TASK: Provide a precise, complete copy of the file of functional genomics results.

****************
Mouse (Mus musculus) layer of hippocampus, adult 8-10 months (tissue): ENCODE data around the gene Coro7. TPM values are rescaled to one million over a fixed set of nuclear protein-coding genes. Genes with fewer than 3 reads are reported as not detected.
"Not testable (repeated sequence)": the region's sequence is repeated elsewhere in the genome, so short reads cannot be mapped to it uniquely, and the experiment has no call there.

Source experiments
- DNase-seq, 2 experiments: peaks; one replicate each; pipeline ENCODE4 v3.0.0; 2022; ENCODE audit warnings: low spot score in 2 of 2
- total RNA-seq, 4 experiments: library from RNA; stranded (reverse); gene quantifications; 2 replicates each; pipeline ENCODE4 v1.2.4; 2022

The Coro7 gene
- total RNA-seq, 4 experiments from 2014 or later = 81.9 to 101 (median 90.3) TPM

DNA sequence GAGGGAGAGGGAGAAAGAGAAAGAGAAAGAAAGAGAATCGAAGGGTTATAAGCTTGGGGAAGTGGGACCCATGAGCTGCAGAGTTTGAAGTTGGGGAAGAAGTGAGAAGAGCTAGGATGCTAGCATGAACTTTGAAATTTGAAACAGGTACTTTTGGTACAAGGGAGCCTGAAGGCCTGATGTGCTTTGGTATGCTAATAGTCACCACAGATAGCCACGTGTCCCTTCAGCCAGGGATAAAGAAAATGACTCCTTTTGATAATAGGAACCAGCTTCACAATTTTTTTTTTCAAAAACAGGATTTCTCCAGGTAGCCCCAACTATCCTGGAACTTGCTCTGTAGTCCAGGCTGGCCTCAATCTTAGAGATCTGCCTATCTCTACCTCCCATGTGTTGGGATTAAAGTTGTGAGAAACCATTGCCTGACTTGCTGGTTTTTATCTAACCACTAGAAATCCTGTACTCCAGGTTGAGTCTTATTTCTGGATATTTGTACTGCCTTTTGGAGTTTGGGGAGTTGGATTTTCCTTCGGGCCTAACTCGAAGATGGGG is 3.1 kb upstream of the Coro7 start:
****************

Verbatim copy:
Mouse (Mus musculus) layer of hippocampus, adult 8-10 months (tissue): ENCODE data around the gene Coro7. TPM values are rescaled to one million over a fixed set of nuclear protein-coding genes. Genes with fewer than 3 reads are reported as not detected.
"Not testable (repeated sequence)": the region's sequence is repeated elsewhere in the genome, so short reads cannot be mapped to it uniquely, and the experiment has no call there.

Source experiments
- DNase-seq, 2 experiments: peaks; one replicate each; pipeline ENCODE4 v3.0.0; 2022; ENCODE audit warnings: low spot score in 2 of 2
- total RNA-seq, 4 experiments: library from RNA; stranded (reverse); gene quantifications; 2 replicates each; pipeline ENCODE4 v1.2.4; 2022

The Coro7 gene
- total RNA-seq, 4 experiments from 2014 or later = 81.9 to 101 (median 90.3) TPM

DNA sequence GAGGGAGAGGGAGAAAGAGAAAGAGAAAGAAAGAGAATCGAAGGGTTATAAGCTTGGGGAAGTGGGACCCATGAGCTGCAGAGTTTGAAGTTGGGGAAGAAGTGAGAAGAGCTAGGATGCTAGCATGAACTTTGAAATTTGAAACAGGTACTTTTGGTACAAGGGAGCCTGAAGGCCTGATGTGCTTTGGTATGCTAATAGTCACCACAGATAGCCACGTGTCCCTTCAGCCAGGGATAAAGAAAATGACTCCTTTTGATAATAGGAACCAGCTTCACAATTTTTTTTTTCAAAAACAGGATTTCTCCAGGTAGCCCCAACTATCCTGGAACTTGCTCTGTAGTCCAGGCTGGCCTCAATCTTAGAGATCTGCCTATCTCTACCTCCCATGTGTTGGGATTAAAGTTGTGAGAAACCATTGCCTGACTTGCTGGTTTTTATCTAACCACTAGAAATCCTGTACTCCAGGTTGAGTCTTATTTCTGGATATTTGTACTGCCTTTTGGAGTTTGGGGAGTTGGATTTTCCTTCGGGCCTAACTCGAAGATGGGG is 3.1 kb upstream of the Coro7 start: